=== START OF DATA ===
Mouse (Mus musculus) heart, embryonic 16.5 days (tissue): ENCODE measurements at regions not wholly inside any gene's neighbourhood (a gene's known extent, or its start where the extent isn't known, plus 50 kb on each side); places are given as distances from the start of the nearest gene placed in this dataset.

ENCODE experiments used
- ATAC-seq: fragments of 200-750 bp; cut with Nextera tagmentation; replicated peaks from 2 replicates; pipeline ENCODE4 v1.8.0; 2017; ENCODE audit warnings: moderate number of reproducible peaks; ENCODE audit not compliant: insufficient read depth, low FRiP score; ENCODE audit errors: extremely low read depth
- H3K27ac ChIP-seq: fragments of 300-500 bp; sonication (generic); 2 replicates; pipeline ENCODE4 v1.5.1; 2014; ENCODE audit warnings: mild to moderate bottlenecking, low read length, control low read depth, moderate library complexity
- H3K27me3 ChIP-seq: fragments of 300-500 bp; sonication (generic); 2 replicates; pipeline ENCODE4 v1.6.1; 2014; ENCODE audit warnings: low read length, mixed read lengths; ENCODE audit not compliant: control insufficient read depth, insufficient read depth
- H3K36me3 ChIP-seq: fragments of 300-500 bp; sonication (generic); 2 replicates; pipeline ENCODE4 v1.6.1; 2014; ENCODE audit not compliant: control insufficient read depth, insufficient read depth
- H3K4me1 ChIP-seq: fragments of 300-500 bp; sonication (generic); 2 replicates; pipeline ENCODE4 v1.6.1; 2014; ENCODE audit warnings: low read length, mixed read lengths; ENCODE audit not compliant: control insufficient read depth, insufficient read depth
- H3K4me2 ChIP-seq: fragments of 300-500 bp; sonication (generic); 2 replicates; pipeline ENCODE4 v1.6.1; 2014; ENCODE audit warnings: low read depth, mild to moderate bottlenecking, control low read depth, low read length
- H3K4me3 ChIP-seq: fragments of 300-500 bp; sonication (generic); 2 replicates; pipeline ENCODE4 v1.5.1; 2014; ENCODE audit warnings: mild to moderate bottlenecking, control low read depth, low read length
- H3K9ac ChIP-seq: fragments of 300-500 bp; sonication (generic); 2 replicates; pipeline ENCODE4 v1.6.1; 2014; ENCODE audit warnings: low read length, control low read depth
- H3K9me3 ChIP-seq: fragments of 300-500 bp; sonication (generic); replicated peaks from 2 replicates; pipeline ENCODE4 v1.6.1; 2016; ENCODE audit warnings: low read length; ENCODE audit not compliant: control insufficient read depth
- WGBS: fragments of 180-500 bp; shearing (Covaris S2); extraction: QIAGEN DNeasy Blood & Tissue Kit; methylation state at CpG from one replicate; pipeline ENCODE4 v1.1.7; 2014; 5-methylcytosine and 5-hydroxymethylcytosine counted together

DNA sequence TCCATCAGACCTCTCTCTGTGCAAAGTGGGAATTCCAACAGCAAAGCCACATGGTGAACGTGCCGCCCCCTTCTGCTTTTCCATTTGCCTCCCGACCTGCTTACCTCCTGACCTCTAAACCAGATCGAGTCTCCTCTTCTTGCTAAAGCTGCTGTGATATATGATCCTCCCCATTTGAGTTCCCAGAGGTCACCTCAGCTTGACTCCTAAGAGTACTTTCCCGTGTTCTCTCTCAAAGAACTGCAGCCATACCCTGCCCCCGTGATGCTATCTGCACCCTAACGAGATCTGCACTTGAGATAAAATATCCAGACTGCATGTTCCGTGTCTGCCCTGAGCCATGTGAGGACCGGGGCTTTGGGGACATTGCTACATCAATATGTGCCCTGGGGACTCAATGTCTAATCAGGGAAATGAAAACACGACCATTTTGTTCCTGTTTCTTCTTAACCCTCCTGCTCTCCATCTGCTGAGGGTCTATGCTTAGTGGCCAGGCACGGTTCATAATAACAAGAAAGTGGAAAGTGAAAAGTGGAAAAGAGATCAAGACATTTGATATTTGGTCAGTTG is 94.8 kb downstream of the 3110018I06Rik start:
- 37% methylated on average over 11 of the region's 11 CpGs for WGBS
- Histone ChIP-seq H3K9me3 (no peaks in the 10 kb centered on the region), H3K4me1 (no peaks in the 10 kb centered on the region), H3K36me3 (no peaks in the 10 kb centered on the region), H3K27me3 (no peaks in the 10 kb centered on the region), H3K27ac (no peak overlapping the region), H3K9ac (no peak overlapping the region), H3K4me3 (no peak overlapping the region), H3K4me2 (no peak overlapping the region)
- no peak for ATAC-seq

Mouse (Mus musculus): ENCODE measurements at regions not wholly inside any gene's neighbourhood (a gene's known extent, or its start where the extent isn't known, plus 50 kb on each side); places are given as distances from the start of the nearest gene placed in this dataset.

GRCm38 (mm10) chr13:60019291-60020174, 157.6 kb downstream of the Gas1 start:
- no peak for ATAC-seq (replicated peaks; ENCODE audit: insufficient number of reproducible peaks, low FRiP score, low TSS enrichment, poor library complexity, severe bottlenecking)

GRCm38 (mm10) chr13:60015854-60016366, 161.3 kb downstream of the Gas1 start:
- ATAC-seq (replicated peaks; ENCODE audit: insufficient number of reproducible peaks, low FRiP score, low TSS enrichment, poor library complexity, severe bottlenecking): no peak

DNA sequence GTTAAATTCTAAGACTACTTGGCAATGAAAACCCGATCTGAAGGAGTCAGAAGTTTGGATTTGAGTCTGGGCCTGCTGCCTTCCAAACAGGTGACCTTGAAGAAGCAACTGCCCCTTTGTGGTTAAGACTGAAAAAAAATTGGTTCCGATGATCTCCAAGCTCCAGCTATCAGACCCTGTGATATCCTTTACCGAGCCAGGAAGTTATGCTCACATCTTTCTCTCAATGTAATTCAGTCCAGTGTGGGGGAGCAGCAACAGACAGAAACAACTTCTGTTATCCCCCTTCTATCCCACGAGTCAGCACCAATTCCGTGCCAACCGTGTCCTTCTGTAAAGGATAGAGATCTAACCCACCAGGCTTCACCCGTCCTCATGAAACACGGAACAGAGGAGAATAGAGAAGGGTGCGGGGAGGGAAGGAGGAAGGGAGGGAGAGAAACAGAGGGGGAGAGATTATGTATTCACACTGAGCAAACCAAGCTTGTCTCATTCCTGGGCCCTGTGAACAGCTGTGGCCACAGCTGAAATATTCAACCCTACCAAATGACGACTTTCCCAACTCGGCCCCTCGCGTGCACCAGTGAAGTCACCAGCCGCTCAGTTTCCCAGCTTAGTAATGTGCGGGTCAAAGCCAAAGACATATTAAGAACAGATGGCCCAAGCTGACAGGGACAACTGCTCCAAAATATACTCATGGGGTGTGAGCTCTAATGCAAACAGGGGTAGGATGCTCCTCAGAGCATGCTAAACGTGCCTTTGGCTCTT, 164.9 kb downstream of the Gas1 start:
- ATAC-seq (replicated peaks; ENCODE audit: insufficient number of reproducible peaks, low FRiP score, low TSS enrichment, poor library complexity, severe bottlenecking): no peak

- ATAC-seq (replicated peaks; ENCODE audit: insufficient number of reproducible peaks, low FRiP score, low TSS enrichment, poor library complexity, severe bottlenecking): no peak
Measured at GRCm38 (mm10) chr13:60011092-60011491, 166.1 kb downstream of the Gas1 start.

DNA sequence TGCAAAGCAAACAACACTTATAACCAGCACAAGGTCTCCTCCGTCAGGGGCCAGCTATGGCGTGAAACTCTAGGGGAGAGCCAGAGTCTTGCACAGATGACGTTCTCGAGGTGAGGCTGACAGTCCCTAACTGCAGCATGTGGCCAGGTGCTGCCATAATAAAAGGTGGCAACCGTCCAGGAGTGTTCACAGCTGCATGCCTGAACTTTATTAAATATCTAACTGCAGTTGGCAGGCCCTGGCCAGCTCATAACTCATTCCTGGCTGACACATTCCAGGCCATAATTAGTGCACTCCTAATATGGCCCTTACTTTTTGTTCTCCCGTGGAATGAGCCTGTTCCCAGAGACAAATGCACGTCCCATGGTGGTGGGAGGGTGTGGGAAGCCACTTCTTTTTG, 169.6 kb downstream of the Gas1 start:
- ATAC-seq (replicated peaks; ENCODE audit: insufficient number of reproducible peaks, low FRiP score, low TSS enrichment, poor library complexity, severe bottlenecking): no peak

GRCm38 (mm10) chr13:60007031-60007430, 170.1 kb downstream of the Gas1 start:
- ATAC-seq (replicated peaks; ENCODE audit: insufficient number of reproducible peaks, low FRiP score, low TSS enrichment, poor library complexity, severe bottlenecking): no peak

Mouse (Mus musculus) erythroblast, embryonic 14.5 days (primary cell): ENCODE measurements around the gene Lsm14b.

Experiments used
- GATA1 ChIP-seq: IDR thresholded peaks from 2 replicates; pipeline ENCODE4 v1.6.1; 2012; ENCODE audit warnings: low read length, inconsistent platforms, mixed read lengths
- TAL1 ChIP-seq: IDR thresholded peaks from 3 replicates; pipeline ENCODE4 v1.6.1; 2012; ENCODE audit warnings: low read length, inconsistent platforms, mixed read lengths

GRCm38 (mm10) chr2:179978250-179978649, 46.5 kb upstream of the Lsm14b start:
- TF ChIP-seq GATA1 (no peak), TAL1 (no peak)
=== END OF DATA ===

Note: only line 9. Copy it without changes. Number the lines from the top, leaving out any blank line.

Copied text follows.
- H3K4me3 ChIP-seq: fragments of 300-500 bp; sonication (generic); 2 replicates; pipeline ENCODE4 v1.5.1; 2014; ENCODE audit warnings: mild to moderate bottlenecking, control low read depth, low read length